CSI comes to JSEC with our Bio Med Class starting off strong!


Rex Caruso & Yearbook Staff, Journalist/Contributor

On Wed, 9/15/21 our new Bio Medical class at JSEC started off with a loud bang, explosion, and eerie sound where we found a victim of a crime in the JSEC stairwell.  Ms. Crisholm gave us our first initial task which was to go investigate what the heck had happened and sent us to the scene of the crime.  Once there we were instructed to take photos with our phones, told not to touch any of the evidence,  given the task to analyze the entire area, and finally it was reemphasized that we could not did not disrupt the crime scene.


This first project caught our interest and have gotten us pretty excited about this Bio medical class.  Our teacher, Ms. Crisholm, challenged us to solve the crime.  Never before in middle school did we have a project like this and it seemed very interesting.  Problem solving in a real world situation that had to do with forensics seemed to be surreal in the fact that we would have our own case here at JSEC.   I thought to myself, this class is going to be a lot more fun than I ever imagined.     In our former school we never did anything this fun.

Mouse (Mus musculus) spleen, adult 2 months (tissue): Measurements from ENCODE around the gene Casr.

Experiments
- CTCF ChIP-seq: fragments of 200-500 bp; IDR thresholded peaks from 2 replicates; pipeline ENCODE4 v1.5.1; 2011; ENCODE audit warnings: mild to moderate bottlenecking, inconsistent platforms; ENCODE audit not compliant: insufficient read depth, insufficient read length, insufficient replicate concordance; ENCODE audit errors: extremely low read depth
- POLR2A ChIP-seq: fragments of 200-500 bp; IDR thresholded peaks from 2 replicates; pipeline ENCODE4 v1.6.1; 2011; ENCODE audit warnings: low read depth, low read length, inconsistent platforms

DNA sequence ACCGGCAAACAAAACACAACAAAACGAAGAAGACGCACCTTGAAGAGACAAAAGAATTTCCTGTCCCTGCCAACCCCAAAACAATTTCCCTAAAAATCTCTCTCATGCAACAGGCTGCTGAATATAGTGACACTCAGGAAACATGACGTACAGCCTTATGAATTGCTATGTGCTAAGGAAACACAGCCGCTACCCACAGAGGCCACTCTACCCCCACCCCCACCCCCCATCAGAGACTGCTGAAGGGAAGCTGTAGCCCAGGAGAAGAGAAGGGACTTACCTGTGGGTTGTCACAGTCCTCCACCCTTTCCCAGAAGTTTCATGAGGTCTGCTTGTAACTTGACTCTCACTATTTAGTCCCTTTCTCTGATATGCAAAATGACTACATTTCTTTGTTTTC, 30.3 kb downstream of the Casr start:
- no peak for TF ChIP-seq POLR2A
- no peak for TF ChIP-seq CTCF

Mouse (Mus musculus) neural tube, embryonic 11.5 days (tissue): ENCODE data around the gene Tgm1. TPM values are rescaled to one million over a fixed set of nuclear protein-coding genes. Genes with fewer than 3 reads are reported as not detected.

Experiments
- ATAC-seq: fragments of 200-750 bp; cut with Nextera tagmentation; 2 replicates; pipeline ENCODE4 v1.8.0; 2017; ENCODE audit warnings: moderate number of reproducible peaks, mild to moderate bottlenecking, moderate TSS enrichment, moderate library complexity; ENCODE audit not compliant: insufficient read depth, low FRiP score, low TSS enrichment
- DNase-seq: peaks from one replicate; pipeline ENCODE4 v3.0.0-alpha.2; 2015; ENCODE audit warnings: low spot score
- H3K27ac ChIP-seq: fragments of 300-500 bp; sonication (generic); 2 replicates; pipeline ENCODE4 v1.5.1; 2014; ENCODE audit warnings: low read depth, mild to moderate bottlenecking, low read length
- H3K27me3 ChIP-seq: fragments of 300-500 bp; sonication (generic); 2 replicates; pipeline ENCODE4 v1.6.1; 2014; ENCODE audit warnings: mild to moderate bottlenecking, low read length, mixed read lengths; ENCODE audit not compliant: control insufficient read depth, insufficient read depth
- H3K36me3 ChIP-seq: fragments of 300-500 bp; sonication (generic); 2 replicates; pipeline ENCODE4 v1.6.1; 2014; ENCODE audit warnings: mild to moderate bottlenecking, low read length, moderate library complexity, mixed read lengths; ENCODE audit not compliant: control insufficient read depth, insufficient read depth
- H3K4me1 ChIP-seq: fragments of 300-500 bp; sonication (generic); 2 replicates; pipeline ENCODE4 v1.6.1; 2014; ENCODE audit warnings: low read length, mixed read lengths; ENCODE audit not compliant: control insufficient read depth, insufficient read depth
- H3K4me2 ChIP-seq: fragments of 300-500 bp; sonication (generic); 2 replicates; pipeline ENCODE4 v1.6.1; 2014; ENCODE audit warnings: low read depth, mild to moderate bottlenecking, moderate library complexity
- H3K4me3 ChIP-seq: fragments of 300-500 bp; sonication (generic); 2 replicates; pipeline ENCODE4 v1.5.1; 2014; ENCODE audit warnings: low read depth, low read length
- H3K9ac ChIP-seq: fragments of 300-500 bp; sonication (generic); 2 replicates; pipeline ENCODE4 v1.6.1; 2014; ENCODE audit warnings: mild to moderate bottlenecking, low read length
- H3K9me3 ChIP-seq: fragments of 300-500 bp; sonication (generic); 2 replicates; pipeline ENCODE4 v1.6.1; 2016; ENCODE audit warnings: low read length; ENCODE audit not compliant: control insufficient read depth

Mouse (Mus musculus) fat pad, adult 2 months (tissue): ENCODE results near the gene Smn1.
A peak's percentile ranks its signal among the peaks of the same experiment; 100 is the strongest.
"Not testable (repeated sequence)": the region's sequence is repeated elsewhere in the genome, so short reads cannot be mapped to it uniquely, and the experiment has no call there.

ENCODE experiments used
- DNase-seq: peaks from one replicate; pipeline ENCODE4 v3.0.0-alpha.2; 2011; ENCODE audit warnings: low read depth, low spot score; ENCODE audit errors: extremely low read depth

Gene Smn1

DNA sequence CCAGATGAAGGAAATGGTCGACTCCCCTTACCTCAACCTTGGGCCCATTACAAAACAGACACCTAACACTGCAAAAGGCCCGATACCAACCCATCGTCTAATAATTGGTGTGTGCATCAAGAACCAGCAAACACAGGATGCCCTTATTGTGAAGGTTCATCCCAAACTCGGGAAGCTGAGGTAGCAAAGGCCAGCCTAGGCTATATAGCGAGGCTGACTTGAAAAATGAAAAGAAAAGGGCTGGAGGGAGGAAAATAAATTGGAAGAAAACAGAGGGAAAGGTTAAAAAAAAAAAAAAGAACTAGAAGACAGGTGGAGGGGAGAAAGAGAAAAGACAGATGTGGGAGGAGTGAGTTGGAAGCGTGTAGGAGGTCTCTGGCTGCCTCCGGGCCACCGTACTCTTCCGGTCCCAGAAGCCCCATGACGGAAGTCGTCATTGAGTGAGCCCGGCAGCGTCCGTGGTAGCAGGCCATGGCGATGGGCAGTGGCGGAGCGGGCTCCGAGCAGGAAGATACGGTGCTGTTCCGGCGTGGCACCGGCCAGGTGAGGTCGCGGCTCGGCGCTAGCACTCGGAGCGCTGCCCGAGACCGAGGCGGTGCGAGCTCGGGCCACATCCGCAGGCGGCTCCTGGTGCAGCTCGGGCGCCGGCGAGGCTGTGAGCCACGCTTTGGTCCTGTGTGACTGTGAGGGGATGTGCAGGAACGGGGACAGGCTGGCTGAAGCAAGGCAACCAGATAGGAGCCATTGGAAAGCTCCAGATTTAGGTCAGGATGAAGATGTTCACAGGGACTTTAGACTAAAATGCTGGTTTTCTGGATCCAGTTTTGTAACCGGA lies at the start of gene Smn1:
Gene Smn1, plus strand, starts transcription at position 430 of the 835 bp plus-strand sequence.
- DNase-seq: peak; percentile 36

We asked Ms. Holms about the project and she gave us the following information.  We just started this on Wednesday, but by the end of next week my students should be able to do the dive into BioMed training as medical investigators.   Students will document and analyze the clues left at the scene of a woman’s death.   Students will sketch the crime scene and document evidence, analyze trace evidence in the lab, analyze biometric data of interviewed suspects – chronicling what they have learned about the case in this lesson. Students will also be introduced to experimental design as well as proper scientific documentation.

In this initial phase of the project students should be able to answer the following as any good investigative medical investigator would be able to:

  1. What are different forms of evidence?
  2. How infallible are those forms of evidence?
  3. How are they useful in resolving potential criminal cases?
  4. How can varying forms of evidence be evaluated for meaning?
  5. How does technology help bring resolution to forensic cases?
  6. How does technology advance the understandings in forensic science?

After checking out the scene, reviewing assignment objectives, and creating our own theories based on the evidence presented, we realized that this was a real-world issue that happens each and every day in the United States and around the world.  We also recognized that this may not be as simple to figure out as who didn’t throw away their lunch trash in the cafeteria.  We are super excited to begin the year with this assignment looking forward to what seems to be a pretty exciting class.